Making the most of the relative paucity of major console releases early in the year has traditionally seen a good crop of gaming apps released into a cold, dark January.
This year is no exception with colour and light illuminating the gloom from mobiles across a variety of genres – indeed, even the humble boardgame has proved susceptible to a makeover.
It’s been done beautifully in Brass (Cubio, iOS, £3.99), which recreates an excellent table-top title set in the north of England during the Industrial Revolution. The idea is to build up cotton mills, coal mines and iron works and connect them through a series of canals and railroads, without going bankrupt. The rules can be daunting so it’s well worth playing on an iPad at first to make reading the text prompts and various cards easier. The tutorial doesn’t do the best job, so hunt around online for a full PDF of the rules. Perseverance does pay off, however, and once you are up and running there is a rewardingly complex challenge to discover, which can be enjoyed both online and offline. With every tiny mistake you make at the start resulting in dire consequences later on, it’s certainly not easy, but failure only increases the desire to learn and improve, making for a compulsive just-one-more-go experience.
If that all sounds a bit daunting, Power Hover (Oddrok, iOS, £2.99) combines a spot of 1980s nostalgia with simple action to create something impressively fresh. Tap left or right to steer the board through cartoon levels, avoiding obstacles, swerving lasers, performing tricks and collecting batteries to stock up on essential extra lives. The constantly swooping cinematic camerawork adds an extra dimension, but it’s the fluid movement of the board that really thrills – Marty McFly would certainly approve.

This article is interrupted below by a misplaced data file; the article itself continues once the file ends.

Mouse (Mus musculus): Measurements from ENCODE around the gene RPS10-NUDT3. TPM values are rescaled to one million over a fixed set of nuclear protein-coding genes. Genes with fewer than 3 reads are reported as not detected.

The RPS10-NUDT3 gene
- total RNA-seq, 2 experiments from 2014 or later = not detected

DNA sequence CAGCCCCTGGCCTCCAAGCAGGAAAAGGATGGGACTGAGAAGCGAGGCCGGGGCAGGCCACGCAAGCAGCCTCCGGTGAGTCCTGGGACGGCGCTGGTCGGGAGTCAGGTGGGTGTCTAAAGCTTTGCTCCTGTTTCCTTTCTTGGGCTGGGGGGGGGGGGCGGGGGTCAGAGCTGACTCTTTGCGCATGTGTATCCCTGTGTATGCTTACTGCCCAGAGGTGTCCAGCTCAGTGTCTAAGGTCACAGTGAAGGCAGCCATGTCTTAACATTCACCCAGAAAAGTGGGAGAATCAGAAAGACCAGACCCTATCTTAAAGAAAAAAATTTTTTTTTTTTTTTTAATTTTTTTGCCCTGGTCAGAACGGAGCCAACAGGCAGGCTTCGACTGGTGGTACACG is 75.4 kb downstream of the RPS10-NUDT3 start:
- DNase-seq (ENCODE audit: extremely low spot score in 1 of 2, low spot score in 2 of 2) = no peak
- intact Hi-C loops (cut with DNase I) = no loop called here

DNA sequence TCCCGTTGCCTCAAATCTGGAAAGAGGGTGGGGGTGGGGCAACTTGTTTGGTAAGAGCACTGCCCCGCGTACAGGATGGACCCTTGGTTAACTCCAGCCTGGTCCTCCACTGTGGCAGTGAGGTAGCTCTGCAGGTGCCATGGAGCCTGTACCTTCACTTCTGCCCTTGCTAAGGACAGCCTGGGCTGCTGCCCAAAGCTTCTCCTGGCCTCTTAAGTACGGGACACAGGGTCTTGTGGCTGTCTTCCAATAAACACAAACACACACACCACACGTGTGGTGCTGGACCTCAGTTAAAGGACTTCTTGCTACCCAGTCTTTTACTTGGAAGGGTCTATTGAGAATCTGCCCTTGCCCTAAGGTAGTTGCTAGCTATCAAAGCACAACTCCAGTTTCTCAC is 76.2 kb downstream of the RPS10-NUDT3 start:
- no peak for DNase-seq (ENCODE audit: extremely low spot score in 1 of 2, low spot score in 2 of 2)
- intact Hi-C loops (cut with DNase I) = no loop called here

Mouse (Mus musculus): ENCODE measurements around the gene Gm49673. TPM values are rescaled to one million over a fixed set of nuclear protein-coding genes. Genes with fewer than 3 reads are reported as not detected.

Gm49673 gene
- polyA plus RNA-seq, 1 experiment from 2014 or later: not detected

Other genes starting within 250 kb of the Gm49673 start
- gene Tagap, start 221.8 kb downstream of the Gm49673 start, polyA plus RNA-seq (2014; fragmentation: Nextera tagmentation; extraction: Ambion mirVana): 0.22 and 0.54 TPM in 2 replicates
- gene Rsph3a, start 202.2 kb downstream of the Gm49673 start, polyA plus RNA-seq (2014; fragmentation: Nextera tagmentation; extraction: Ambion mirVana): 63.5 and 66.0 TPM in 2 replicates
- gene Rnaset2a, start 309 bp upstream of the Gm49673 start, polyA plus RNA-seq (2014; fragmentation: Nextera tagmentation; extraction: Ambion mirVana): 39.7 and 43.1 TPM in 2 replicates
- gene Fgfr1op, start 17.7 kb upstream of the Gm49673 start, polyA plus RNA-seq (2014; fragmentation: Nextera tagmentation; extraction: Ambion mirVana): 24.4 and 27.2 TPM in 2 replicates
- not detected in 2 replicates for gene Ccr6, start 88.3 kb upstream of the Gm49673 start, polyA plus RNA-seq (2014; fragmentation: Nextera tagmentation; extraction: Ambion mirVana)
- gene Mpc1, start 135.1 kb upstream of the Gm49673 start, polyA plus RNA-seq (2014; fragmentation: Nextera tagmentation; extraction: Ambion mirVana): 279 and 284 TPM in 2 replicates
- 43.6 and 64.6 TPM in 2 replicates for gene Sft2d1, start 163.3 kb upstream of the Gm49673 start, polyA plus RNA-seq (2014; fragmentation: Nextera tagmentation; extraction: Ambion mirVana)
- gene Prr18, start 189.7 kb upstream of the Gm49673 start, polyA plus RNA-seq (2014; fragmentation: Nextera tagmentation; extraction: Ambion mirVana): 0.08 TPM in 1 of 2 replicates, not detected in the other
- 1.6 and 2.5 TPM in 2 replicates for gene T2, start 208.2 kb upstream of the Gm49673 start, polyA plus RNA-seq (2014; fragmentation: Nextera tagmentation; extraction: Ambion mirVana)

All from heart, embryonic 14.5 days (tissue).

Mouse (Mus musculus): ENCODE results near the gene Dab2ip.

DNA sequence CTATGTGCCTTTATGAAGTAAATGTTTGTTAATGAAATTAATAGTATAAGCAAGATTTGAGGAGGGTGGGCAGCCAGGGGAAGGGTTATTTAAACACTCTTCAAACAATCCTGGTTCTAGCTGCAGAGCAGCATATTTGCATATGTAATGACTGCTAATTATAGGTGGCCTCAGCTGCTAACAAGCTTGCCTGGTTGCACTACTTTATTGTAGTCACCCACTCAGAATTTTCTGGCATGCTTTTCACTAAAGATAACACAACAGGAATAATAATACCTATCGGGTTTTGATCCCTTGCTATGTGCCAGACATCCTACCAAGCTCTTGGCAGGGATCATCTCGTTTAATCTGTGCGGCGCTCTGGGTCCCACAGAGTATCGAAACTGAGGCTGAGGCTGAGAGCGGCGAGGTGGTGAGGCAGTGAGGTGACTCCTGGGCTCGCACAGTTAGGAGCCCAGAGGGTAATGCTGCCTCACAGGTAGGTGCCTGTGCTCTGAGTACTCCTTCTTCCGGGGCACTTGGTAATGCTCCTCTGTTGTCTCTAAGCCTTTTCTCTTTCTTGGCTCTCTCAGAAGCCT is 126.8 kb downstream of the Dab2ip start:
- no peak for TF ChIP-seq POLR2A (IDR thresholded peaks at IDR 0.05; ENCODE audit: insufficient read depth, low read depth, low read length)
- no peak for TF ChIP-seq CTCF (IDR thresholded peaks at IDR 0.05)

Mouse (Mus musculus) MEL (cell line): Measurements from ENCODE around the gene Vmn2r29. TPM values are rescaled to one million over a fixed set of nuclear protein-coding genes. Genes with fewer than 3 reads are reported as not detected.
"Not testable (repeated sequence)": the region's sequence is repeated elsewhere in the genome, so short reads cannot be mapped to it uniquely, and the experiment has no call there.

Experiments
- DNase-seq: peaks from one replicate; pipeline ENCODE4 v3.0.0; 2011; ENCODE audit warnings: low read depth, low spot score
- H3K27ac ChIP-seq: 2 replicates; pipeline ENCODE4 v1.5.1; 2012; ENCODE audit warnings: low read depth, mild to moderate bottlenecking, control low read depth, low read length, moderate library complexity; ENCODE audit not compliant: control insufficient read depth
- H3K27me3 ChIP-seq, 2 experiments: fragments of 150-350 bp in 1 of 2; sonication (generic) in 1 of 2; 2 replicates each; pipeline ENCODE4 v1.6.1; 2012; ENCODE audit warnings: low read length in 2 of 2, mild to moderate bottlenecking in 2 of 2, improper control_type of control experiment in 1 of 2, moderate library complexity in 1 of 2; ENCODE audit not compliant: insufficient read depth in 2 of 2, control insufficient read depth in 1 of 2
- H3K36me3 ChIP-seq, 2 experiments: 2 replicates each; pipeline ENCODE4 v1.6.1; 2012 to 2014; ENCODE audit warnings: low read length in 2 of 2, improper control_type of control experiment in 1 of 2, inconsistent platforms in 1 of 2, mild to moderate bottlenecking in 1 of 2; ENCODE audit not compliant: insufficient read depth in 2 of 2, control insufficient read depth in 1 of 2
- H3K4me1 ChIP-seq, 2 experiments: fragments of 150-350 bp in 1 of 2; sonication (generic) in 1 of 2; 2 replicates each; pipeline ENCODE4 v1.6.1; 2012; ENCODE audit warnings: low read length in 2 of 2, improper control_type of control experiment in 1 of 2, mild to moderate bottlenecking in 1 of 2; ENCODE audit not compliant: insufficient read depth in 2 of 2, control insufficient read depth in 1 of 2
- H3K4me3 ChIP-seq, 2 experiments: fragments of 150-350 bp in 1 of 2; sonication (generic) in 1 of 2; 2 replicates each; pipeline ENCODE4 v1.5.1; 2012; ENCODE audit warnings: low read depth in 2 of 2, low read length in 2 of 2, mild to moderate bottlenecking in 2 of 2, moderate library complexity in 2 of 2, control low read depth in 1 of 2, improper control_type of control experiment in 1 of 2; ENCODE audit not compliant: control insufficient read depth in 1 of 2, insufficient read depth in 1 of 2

In contrast, Dungelot: Shattered Lands (tinyBuild, iOS, £2.99) offers a slightly deeper experience, plunging an adventurer into a dungeon that is crawling with zombies and other beasties and combining a bit of everyone’s favourite 90s time-sink, Minesweeper, with a classic Rogue-like smash and grab. You tap on unrevealed squares to find the key out of the room. Sometimes, the key will be first up and the adventure moves on, but more often there’ll be food, some character buffs, loot and vicious monsters intent on destruction that must be defeated to progress. The battles are satisfyingly tricky and the character-building elements add a welcome level of indulgence.
But it’s Grand Theft Auto: Liberty City Stories (Rockstar, iOS, £4.99) that really demonstrates how comfortable an iPhone is emulating dedicated gaming devices. Recreating the 2005 PSP hit to wonderful effect, it’s GTA just as one would want, but the missions are slimmed down, making for a more suitable mobile experience than the fully-fledged remakes of Vice City and San Andreas that are also available. The visuals are pleasingly retro, and it’s hugely impressive that a phone can handle a game of this depth.
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